Barriers and facilitators to adherence to group exercise in institutionalized older people living with dementia: a systematic review

2.50
Hdl Handle:
http://hdl.handle.net/10547/623155
Title:
Barriers and facilitators to adherence to group exercise in institutionalized older people living with dementia: a systematic review
Authors:
Vseteckova, Jitka ( 0000-0001-8802-9892 ) ; Deepak-Gopinath, Manik; Borgstrom, Erica ( 0000-0002-1009-2928 ) ; Holland, Caroline ( 0000-0002-5792-690X ) ; Draper, Jan; Pappas, Yannis ( 0000-0003-3087-860X ) ; McKeown, Eamonn; Dadova, Klara; Gray, Steve
Abstract:
Research suggests targeted exercise is important for people living with dementia, especially those living in residential care. The aim of this review was to collect and synthesize evidence on the known barriers and facilitators to adherence to group exercise of institutionalized older people living with dementia. We searched all available electronic databases. Additionally, we searched trial registries (clinicaltrial.gov, and WHO ICTRP) for ongoing studies. We searched for and included papers from January 1990 until September 2017 in any language. We included randomized, non-randomized trials. Studies were not eligible if participants were either healthy older people or people suffering from dementia but not living in an institution. Studies were also excluded if they were not focused on barriers and facilitators to adherence to group exercise. Using narrative analysis, we identified the following themes for barriers: bio-medical reasons and mental wellbeing and physical ability, relationships dynamics, and socioeconomic reasons. The facilitators were grouped under the following thematic frames: bio-medical benefits and benefits related to physical ability, feelings and emotions and confidence improvements, therapist and group relationships dynamics and activity related reasons. We conclude that institutionalized older people living with dementia, even those who are physically frail, incontinent and/or have mild dementia can demonstrate certain level of exercise adherence, and therefore can respond positively to exercise programs. Tailored, individually-adjusted and supported physical activity, led by a knowledgeable, engaging and well communicating therapist/facilitator improves the adherence to group exercise interventions of institutionalized older people living with dementia. Objectives Methods Results Conclusions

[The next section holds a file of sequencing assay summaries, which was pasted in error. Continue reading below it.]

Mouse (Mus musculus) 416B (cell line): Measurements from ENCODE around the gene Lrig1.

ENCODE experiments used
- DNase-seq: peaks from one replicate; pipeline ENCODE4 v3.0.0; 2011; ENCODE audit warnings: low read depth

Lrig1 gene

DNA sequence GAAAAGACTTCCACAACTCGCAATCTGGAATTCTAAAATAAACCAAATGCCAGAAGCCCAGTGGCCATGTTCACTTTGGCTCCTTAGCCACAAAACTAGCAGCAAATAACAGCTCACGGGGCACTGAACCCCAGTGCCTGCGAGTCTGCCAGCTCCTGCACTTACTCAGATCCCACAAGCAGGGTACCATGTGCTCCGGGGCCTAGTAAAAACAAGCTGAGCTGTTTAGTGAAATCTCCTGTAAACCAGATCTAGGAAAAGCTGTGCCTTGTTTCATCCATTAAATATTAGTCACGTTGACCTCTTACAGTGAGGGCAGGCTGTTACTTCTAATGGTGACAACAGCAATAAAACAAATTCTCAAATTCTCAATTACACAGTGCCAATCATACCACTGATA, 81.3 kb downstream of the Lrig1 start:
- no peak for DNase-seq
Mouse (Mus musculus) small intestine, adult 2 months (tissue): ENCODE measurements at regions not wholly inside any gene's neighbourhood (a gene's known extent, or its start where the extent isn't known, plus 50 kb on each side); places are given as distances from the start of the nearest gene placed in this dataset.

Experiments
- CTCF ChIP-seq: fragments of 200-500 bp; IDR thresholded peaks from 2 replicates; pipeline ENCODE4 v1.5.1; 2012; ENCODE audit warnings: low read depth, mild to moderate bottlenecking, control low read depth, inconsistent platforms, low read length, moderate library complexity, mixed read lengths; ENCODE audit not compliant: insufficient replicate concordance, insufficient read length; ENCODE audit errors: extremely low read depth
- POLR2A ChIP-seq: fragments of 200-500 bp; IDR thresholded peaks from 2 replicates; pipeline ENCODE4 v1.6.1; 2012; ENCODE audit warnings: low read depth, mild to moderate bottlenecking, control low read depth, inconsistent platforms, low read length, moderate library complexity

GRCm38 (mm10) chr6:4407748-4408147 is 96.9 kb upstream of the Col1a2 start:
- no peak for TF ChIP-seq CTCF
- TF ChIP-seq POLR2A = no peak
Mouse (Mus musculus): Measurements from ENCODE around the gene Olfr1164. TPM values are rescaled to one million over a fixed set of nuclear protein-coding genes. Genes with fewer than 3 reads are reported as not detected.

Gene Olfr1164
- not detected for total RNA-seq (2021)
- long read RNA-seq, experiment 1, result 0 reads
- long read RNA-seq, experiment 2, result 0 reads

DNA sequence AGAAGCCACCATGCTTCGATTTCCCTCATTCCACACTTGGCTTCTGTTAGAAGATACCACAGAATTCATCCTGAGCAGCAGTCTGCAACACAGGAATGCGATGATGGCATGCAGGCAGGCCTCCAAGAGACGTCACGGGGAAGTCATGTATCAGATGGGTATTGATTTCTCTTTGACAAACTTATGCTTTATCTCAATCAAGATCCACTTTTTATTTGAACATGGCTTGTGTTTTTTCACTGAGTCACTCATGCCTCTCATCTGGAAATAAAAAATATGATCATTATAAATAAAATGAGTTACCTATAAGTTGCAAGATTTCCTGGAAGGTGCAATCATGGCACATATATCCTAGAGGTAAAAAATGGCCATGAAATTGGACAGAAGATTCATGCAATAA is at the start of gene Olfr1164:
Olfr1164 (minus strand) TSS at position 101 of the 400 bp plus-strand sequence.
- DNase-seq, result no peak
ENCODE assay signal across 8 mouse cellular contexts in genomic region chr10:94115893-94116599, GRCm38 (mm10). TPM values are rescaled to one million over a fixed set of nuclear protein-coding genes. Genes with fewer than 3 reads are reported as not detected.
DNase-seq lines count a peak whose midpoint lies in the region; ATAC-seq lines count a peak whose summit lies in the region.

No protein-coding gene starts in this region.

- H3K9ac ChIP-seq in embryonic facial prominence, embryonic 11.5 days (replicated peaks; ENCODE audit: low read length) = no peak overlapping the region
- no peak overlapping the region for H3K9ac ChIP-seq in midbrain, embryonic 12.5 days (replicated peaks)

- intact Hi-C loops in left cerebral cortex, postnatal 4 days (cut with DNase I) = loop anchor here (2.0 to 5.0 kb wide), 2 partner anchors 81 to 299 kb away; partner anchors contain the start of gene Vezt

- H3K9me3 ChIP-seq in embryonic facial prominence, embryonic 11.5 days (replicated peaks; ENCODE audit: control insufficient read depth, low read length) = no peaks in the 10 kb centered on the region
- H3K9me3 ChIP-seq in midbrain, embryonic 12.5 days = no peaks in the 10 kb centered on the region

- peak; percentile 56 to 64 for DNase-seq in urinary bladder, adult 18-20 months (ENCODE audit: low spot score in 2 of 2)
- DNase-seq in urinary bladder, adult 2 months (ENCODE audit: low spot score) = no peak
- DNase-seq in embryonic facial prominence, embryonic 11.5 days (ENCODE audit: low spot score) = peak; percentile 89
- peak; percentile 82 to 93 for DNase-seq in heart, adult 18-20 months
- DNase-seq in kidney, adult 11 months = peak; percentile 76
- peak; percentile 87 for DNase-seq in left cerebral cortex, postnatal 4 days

Affiliation:
Open University; University of Bedfordshire; City, University of London; Charles University, Prague
Citation:
Vseteckova J, Deepak-Gopinath M, Borgstrom E, Holland C, Draper J, Pappas Y, McKeown E, Dadova K, Gray S (2018) 'Barriers and facilitators to adherence to group exercise in institutionalized older people living with dementia: a systematic review', European Review of Aging and Physical Activity, 15 (11), pp.-.
Publisher:
BioMed Central
Journal:
European Review of Aging and Physical Activity
Issue Date:
28-Dec-2018
URI:
http://hdl.handle.net/10547/623155
DOI:
10.1186/s11556-018-0200-3
PubMed ID:
30455778
PubMed Central ID:
PMC6225693
Additional Links:
https://eurapa.biomedcentral.com/articles/10.1186/s11556-018-0200-3; https://www.ncbi.nlm.nih.gov/pmc/articles/PMC6225693/
Type:
Article
Language:
en
ISSN:
1813-7253
Appears in Collections:
Health

Full metadata record

DC FieldValue Language
dc.contributor.authorVseteckova, Jitkaen
dc.contributor.authorDeepak-Gopinath, Maniken
dc.contributor.authorBorgstrom, Ericaen
dc.contributor.authorHolland, Carolineen
dc.contributor.authorDraper, Janen
dc.contributor.authorPappas, Yannisen
dc.contributor.authorMcKeown, Eamonnen
dc.contributor.authorDadova, Klaraen